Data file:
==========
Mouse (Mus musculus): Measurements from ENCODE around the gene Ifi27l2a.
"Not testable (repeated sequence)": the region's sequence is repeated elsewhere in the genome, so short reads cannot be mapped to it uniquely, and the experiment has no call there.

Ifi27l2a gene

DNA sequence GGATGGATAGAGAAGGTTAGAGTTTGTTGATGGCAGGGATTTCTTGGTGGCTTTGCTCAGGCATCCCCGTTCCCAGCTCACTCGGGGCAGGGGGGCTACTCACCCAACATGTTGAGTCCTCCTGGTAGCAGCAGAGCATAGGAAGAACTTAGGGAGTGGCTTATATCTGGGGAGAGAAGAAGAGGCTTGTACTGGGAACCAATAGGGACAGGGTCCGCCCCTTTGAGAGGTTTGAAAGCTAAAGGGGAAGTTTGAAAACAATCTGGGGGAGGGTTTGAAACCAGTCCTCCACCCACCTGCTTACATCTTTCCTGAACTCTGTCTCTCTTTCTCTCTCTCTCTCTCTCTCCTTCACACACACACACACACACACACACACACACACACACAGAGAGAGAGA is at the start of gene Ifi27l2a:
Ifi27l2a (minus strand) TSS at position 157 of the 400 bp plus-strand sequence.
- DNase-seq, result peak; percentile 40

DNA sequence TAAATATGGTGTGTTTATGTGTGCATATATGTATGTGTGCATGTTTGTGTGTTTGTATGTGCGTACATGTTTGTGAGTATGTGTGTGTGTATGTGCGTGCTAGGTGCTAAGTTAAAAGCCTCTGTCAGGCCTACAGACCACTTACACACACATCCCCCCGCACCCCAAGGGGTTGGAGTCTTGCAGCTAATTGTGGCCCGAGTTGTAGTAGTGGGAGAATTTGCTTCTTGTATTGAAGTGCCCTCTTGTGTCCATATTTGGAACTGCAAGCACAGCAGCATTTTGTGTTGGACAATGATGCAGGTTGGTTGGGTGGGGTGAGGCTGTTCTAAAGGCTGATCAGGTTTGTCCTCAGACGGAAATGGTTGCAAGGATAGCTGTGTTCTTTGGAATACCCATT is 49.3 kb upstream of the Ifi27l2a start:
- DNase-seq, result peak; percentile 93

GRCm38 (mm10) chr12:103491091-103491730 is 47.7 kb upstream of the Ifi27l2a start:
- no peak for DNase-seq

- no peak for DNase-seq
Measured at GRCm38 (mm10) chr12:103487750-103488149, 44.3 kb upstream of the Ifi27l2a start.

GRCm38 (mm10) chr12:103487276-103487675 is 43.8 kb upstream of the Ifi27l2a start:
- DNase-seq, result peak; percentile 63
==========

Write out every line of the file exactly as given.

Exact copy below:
Mouse (Mus musculus): Measurements from ENCODE around the gene Ifi27l2a.
"Not testable (repeated sequence)": the region's sequence is repeated elsewhere in the genome, so short reads cannot be mapped to it uniquely, and the experiment has no call there.

Ifi27l2a gene

DNA sequence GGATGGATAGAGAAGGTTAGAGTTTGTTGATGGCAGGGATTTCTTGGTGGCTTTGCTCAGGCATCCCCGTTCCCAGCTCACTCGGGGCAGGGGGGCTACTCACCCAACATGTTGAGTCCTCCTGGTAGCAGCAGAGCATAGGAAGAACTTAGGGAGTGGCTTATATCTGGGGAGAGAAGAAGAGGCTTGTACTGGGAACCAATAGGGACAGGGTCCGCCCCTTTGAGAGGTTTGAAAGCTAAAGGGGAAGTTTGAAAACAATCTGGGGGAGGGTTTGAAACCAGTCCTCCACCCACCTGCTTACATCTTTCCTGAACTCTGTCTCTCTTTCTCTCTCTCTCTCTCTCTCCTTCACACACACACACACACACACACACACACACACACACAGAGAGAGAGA is at the start of gene Ifi27l2a:
Ifi27l2a (minus strand) TSS at position 157 of the 400 bp plus-strand sequence.
- DNase-seq, result peak; percentile 40

DNA sequence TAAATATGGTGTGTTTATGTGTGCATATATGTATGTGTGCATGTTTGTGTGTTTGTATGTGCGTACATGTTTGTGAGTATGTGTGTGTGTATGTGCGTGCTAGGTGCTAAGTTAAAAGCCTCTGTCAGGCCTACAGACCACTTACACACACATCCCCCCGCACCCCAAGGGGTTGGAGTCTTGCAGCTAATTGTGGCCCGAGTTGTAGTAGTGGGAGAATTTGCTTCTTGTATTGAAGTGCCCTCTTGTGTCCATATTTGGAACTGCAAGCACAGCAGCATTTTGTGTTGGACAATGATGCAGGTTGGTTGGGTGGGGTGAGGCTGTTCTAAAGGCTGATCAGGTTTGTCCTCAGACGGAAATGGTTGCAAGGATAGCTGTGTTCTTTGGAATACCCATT is 49.3 kb upstream of the Ifi27l2a start:
- DNase-seq, result peak; percentile 93

GRCm38 (mm10) chr12:103491091-103491730 is 47.7 kb upstream of the Ifi27l2a start:
- no peak for DNase-seq

- no peak for DNase-seq
Measured at GRCm38 (mm10) chr12:103487750-103488149, 44.3 kb upstream of the Ifi27l2a start.

GRCm38 (mm10) chr12:103487276-103487675 is 43.8 kb upstream of the Ifi27l2a start:
- DNase-seq, result peak; percentile 63